No matter where you stand financially, it’s important to have an emergency fund in place. An emergency fund not only gives you peace-of-mind by allowing you to feel more prepared when unexpected expenses pop up, but it can also help you stay out of debt and avoid living paycheck to paycheck.

Knowing that you have money set aside for life’s unexpected expenses can be empowering and it’s the first and most crucial step to take when getting your finances in order. Financial experts recommend setting aside anywhere from 3 to 12 months’ worth of expenses with 6 months being a very common and feasible goal.

The idea of saving 6-months’ worth of expenses can sound like a daunting and time consuming task but it doesn’t have to be. This step-by-step guide will walk you through the process of improving your mindset and managing your cash flow in order to grow a large emergency fund that you can be comfortable with.

Step by step guide to saving money

Step 1: Set a Clear Goal

Your goal to save and beef up your emergency fund is one thing, but you’ll need to establish how much you plan to save and when you’d like to reach your target goal. It’s important to note that financial experts recommend that you pay off all your debt before saving heavily and building up your emergency fund. If you’re currently in debt, you may only want to start with a mini emergency fund of $1000 or $2000.

If you’re at the stage in your life where you can focus on building up your emergency fund to a solid amount, most people simply multiply their monthly income by 6 if their goal is to save 6 months’ worth of expenses. On the other hand, you can choose to add up monthly expenses as if you weren’t working. For example, if you quit or lost your job, you probably wouldn’t need that much money for fuel if you were commuting, work lunches and so on.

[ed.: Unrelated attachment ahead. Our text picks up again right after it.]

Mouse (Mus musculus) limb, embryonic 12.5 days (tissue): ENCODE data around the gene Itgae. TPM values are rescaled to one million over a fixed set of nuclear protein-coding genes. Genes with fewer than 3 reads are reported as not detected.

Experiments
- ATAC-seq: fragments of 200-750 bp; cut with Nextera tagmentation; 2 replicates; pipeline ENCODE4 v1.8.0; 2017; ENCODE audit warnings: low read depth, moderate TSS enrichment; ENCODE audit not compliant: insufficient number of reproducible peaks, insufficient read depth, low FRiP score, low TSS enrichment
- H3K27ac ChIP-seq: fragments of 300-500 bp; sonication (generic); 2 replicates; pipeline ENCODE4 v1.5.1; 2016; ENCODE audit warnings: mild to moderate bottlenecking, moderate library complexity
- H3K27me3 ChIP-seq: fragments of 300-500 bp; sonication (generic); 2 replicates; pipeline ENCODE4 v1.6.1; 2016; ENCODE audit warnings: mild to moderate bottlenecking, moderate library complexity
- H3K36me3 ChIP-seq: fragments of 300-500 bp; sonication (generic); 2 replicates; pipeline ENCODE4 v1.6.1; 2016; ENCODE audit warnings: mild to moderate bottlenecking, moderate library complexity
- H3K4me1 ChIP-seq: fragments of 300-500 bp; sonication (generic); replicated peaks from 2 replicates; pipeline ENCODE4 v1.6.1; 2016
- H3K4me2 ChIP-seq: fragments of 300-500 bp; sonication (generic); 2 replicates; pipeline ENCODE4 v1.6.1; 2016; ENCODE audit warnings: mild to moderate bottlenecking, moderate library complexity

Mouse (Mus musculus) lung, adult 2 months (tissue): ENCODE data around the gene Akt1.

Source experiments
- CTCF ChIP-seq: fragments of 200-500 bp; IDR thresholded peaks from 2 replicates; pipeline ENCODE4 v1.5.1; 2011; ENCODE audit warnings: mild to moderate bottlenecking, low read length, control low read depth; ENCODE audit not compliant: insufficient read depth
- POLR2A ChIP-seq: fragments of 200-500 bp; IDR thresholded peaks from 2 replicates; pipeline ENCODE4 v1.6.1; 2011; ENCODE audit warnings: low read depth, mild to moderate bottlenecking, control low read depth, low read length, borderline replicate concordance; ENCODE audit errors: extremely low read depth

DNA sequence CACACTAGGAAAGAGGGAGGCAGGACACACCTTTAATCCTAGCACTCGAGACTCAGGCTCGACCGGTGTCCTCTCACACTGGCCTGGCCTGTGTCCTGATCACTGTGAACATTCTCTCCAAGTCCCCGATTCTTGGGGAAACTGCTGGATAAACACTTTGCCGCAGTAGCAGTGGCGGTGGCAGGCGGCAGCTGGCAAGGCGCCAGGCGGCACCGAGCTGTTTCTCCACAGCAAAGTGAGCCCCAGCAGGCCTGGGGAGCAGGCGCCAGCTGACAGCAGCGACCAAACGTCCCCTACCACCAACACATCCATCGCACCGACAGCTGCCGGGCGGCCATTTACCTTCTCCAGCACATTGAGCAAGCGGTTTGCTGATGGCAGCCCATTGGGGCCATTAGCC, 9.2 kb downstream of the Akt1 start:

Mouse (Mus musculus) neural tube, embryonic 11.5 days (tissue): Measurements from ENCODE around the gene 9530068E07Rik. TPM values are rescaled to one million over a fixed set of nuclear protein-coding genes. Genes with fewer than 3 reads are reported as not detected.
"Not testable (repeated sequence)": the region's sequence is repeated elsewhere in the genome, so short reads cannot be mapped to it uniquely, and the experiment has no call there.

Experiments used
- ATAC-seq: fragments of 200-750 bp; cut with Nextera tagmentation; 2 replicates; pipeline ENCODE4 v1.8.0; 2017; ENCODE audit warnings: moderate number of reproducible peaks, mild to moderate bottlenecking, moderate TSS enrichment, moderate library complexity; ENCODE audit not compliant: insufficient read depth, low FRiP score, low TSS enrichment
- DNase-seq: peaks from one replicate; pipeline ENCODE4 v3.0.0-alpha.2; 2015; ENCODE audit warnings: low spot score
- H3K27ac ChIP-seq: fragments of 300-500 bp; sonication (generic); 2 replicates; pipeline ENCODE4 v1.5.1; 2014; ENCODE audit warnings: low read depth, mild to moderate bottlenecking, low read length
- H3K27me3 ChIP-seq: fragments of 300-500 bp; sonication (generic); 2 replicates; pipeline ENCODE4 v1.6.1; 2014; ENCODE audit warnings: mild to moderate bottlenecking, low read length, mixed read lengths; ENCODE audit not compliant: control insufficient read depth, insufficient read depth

If you’re bringing home about $3,000/month but your bare bones expenses are only around $2,500 you might want to aim toward saving $15,000. I know that’s a lot of money to save, especially if you don’t bring home a salary even remotely close to six figures. But let’s use $15,000 as our goal example because it’s very possible to build up your emergency fund without taking 10 years to do so.

Establish a realistic target date to meet your goal so you can remain on track. Following our example above, if you wanted to save $15,000 in 2 years, you’d need to save $7,500/year or $625/month. And if you wanted to take 3 years to meet your goal, you’d be saving $5,000/year or $416/month. Does this still sound like a rough goal to meet or lot of money to come up with each month? Keep reading.

Step 2: Write Down all Your Expenses vs. Your Income

Once you’ve established your goal and projected target date, it’s time to write down all your expenses and freshen up your budget. Once you’ve included every expense, bills and payments, large or small, then subtract it from your monthly income. Do you have anything leftover? If you are living below your means, you should have something left over, but if it’s not enough to meet your goal, you can start doing a process of elimination to prioritize emergency savings.

When you prioritize your emergency fund savings each month, you’ll have to make other expenses less of a priority. This can mean becoming more energy efficient to reduce the cost of your utility bills, cutting your entertainment or food spending, shopping around for lower insurance rates, requesting a rate reduction on your credit cards, eliminating the use of your credit cards in general and so on. Take that one item or activity that you splurge on each month and reduce it or cut it out of your budget completely.

When you make subtle and drastic changes to your spending, the amount of money you are able to save will increase and you’ll be closer to meeting your goal.

Trimming the fat from your spending is one of the best ways to make room for additional savings goals. It’s also important to remember that building up your emergency fund will only be temporary and once you hit your goal you can always lower contributions to best fit your budget.